Working with global leaders, the conversation often turns to how much they work on weekends. They identify the deleterious effect it has on their families, and the toll it takes on their physical and mental health. They even know that the additional work is often not very effective and sets a negative and unsustainable example for their team.
So why are these leaders stuck in the trap of working throughout their weekends? The frequent answer is that they don’t know how to live any differently. Working in this way didn’t happen overnight, it is built up over years of demanding careers, and has become their 'normal'. These habits have often been fueled by a fear of failure, perceptions of organizational expectations, protecting their teams from over-working and a desire for perfectionism. They often express difficulty knowing how to change, and where to start in achieving their desire in getting their weekends back.
Working weekends has served these leaders well in the past and has become a security blanket protecting them from their fear of failure. Emphasizing the consequences of the way they are living doesn’t usually have an effect. These leaders are eminently aware of the consequences of long-term weekend working, but they often have competing feelings of guilt. Guilt for their families and guilt for their work. What they need is understanding, support and challenge to change their behaviors.
The following are areas that are important to address for a leader to be successful in being able to move to working weekends being the exception not the norm.
1. Becoming self-aware
Self-awareness is a significant step in the process. Our conversations often start with leaders talking about pressure and stress from work and how work is encroaching and affecting home life. Acknowledging the significance for themselves and their families is an important step in the process. However, the awareness has to go deeper than that and we explore some of the motivators that maintain the habit of working weekends in place. Questions such as 'When did you start working weekends regularly?’ ‘What thoughts and feelings do you have when you take time off at the weekends’? help us to explore the motivators behind the behaviors. Keeping a diary recording thoughts, feelings, anxieties and concerns can support in enabling leaders to real awareness about the motivators to work weekends.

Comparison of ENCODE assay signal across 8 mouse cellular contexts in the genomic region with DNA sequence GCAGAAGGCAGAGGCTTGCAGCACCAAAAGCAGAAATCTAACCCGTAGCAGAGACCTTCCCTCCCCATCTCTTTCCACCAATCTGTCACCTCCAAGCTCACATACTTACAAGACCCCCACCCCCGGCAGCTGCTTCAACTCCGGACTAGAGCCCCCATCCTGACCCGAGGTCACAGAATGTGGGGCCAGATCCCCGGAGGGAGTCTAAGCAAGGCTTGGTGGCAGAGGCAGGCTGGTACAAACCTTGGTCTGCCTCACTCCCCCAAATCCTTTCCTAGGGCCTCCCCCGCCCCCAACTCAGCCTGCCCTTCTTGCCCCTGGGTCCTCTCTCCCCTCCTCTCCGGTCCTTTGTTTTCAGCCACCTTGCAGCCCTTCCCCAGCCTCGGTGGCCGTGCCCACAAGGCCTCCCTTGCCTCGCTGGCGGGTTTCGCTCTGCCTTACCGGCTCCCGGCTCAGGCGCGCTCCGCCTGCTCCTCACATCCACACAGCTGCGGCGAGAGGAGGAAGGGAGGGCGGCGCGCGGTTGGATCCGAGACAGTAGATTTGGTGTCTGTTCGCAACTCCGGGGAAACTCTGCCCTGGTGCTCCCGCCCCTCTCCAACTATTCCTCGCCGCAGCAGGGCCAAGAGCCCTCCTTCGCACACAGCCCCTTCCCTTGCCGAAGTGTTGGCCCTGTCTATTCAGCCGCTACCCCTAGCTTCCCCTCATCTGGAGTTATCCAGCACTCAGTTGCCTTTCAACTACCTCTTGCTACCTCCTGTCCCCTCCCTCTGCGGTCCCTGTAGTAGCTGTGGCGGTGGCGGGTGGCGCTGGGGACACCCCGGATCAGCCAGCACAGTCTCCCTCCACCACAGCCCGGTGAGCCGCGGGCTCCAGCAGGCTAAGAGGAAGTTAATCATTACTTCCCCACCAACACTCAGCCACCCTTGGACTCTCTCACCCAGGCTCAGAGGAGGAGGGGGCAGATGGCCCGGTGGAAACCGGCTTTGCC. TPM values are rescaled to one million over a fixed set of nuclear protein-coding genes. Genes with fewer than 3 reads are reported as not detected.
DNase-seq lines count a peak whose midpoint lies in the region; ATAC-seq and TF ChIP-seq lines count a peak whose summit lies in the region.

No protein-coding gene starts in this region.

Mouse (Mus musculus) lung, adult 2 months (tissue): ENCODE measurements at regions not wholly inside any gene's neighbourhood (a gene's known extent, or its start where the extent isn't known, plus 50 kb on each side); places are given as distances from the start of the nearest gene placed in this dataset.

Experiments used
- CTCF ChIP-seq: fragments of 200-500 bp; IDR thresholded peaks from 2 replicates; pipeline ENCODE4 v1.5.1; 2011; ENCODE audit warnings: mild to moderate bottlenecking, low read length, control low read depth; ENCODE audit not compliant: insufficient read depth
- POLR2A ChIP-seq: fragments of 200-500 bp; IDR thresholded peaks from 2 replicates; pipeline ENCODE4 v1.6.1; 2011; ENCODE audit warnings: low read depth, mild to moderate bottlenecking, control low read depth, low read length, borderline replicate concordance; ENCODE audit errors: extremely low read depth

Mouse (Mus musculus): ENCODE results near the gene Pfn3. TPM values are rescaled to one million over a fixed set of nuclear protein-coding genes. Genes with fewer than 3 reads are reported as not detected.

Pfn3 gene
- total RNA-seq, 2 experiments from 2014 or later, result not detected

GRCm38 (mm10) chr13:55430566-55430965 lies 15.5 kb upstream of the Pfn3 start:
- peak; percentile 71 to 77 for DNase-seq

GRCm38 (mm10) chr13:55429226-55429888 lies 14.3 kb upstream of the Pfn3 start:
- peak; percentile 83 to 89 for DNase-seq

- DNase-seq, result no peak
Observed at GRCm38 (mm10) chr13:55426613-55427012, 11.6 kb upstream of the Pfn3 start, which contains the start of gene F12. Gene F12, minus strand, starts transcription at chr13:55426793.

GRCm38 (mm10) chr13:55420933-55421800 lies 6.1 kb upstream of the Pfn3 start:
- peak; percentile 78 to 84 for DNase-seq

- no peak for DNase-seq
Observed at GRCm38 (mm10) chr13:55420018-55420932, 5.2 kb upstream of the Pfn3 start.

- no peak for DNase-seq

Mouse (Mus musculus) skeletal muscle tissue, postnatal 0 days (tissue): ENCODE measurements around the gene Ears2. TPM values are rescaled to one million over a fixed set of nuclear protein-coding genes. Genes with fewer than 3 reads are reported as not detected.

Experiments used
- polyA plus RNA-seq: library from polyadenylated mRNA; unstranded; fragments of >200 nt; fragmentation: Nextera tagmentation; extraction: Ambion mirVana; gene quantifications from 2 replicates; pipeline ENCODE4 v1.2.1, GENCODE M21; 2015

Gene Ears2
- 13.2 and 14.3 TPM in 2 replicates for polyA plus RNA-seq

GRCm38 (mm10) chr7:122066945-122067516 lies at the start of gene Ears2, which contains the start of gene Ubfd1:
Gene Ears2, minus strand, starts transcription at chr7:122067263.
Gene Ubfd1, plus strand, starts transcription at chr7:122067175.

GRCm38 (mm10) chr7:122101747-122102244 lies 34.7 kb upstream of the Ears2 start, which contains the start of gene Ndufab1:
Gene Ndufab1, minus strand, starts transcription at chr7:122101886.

2. Managing thought processes
An important part of changing weekend working behaviors is dealing with the thoughts, feelings, anxieties and concerns that have been identified. Practicing meditation and the use of tools to help change thought processes such as the ABCDE model (Ellis and Dryden, 1987) [we need to link to this] can be useful in challenging some of those thoughts and feelings identified as self – awareness increases.
3. Making a positive decision not to work at the weekend
Making positive decisions that can be followed through are key to a successful career as a leader. This ability to make and keep to decisions is also an important part of the journey to taking back control in terms of weekend working. It’s important for the leader to clearly identify the outcome they want and to put this into their own words that they can hold in their minds just as they would aspects of a strategic plan. This helps reframe that their aims in life are not just about their work life.